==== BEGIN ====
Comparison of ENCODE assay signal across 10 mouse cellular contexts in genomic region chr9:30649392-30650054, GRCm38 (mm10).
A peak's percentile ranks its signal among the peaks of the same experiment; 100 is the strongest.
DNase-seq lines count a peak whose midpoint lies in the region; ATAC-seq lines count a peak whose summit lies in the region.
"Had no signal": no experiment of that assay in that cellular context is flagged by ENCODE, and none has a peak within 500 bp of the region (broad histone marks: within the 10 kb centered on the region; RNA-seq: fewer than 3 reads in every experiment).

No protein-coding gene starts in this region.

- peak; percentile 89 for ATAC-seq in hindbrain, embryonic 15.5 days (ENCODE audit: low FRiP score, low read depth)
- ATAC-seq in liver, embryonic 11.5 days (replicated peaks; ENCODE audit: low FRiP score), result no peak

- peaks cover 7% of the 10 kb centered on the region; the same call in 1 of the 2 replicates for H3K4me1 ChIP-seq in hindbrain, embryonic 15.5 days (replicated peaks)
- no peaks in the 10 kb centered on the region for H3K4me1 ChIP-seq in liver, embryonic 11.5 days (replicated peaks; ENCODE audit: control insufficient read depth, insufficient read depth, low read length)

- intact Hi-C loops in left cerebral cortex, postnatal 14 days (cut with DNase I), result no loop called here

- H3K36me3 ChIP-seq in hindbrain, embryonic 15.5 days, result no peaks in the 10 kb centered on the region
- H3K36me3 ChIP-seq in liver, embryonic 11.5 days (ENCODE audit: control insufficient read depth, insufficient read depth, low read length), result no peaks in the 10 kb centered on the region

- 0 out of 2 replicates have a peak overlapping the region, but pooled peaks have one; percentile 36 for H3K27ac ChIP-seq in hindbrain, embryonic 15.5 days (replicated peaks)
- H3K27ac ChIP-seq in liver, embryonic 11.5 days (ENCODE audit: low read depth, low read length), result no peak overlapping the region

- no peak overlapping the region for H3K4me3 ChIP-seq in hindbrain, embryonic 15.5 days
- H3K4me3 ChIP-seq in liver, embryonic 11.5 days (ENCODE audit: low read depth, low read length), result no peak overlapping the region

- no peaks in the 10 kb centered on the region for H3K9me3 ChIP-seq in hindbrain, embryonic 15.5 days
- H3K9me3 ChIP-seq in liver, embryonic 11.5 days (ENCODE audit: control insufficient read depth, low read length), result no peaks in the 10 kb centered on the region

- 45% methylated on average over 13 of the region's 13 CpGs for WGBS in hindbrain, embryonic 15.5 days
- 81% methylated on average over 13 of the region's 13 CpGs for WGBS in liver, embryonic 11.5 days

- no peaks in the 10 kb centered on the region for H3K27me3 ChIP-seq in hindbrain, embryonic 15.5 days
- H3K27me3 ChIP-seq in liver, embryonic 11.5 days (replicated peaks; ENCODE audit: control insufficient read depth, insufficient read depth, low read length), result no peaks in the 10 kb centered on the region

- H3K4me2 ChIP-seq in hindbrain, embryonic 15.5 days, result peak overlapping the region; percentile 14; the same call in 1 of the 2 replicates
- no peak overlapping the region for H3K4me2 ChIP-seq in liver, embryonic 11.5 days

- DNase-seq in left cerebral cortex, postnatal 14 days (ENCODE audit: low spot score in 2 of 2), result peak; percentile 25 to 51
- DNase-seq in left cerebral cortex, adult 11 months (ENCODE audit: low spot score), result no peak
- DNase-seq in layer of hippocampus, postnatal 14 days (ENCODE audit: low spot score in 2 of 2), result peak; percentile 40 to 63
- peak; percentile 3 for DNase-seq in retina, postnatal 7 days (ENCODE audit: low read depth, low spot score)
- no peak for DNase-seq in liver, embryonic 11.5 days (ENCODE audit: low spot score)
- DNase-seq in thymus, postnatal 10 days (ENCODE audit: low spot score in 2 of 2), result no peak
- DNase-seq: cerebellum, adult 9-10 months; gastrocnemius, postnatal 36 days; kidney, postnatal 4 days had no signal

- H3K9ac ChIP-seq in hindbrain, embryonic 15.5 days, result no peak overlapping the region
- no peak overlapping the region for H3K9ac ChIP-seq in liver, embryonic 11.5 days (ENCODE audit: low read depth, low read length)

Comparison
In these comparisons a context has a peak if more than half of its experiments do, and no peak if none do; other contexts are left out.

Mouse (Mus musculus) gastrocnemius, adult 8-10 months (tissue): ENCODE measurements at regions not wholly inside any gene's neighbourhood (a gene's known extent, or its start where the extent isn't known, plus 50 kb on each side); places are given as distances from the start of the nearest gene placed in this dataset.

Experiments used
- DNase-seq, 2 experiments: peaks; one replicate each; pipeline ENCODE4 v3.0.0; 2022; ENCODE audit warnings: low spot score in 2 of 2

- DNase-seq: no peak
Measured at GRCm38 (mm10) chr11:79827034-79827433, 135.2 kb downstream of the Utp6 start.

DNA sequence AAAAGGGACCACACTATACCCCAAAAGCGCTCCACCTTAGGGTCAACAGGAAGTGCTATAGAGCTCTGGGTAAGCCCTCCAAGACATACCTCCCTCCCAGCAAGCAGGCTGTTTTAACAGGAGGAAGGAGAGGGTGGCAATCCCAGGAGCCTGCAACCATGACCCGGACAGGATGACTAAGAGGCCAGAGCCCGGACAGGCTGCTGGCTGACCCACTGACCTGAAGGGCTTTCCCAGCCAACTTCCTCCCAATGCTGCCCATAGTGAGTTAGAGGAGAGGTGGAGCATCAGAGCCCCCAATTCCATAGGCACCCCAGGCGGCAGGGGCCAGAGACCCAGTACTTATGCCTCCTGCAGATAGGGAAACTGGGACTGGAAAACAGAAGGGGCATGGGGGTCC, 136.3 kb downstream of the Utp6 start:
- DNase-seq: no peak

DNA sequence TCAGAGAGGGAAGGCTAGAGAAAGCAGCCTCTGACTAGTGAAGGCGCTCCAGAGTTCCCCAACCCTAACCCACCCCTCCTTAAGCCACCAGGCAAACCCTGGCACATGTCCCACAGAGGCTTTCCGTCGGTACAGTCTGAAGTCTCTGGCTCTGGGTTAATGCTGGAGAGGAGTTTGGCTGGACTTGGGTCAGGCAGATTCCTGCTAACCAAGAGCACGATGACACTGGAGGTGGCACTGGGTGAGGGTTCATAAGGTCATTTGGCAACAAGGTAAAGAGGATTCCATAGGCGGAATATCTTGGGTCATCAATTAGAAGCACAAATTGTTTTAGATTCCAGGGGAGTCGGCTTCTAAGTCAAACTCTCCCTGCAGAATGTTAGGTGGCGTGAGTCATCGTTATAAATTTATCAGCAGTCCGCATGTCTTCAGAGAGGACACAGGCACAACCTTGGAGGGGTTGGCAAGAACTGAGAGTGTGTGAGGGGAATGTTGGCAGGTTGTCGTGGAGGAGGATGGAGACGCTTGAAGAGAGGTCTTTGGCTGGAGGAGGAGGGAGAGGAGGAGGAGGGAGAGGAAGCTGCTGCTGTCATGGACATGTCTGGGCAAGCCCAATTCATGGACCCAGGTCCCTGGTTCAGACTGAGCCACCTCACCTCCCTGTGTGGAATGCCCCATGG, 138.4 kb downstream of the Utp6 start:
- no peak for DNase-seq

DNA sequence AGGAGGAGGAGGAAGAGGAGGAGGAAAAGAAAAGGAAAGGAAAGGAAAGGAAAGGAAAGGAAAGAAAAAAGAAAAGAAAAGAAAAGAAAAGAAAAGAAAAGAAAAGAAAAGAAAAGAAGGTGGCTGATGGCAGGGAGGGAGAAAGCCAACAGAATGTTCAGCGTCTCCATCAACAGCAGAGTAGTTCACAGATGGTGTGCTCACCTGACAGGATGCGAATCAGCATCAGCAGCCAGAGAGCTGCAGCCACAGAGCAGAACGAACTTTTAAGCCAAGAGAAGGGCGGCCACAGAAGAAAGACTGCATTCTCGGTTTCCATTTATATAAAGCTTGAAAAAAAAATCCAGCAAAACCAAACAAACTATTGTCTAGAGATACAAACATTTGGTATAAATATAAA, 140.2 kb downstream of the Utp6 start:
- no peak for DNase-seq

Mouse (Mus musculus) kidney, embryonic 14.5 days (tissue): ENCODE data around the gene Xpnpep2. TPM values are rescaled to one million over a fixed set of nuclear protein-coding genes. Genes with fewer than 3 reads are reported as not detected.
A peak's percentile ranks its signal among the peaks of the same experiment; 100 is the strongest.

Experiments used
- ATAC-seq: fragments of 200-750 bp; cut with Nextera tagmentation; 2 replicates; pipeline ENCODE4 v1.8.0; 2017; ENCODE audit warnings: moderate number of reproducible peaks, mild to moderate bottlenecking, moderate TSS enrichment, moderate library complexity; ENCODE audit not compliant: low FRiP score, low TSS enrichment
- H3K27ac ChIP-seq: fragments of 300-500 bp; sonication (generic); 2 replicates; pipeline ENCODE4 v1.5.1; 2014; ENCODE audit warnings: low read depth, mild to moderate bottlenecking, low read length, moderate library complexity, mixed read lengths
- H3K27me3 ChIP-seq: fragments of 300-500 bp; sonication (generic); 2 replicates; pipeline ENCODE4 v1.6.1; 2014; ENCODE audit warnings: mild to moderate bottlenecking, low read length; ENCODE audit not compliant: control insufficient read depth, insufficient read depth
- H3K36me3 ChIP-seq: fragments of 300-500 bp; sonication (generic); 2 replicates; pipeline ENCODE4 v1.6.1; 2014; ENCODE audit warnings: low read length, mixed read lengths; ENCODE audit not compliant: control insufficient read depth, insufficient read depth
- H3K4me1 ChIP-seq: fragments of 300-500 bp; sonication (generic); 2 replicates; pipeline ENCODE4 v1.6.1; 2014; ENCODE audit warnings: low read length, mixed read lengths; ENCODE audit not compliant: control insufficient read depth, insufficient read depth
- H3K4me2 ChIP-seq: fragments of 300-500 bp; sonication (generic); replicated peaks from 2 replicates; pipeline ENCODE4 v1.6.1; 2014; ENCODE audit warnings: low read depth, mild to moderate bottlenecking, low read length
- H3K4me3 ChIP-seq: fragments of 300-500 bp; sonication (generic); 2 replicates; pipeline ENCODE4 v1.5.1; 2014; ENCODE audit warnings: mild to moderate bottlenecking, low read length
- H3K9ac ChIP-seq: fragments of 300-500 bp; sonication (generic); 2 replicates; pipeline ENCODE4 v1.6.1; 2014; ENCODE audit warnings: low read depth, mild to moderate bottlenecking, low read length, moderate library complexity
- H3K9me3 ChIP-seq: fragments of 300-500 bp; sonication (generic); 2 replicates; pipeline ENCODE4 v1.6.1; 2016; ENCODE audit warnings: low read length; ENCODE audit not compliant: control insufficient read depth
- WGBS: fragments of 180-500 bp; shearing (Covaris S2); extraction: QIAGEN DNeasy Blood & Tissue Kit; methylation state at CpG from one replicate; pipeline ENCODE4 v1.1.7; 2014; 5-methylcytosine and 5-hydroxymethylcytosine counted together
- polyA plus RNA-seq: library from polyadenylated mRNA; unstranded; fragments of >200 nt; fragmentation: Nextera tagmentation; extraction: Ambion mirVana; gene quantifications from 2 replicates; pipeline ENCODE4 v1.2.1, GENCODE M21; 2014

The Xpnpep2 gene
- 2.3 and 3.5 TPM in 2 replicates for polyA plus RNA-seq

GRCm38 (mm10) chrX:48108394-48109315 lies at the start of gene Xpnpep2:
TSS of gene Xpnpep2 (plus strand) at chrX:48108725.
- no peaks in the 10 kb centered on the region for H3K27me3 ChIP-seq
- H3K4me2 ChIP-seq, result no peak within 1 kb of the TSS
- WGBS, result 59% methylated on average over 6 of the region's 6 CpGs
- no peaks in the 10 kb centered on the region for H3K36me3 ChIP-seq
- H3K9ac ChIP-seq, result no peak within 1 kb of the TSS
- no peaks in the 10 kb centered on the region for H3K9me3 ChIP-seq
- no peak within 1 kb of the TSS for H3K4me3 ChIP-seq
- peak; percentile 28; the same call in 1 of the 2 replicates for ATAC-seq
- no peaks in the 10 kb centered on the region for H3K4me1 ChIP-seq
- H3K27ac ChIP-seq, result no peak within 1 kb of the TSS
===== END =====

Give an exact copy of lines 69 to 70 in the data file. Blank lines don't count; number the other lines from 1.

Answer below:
- H3K9ac ChIP-seq, result no peak within 1 kb of the TSS
- no peaks in the 10 kb centered on the region for H3K9me3 ChIP-seq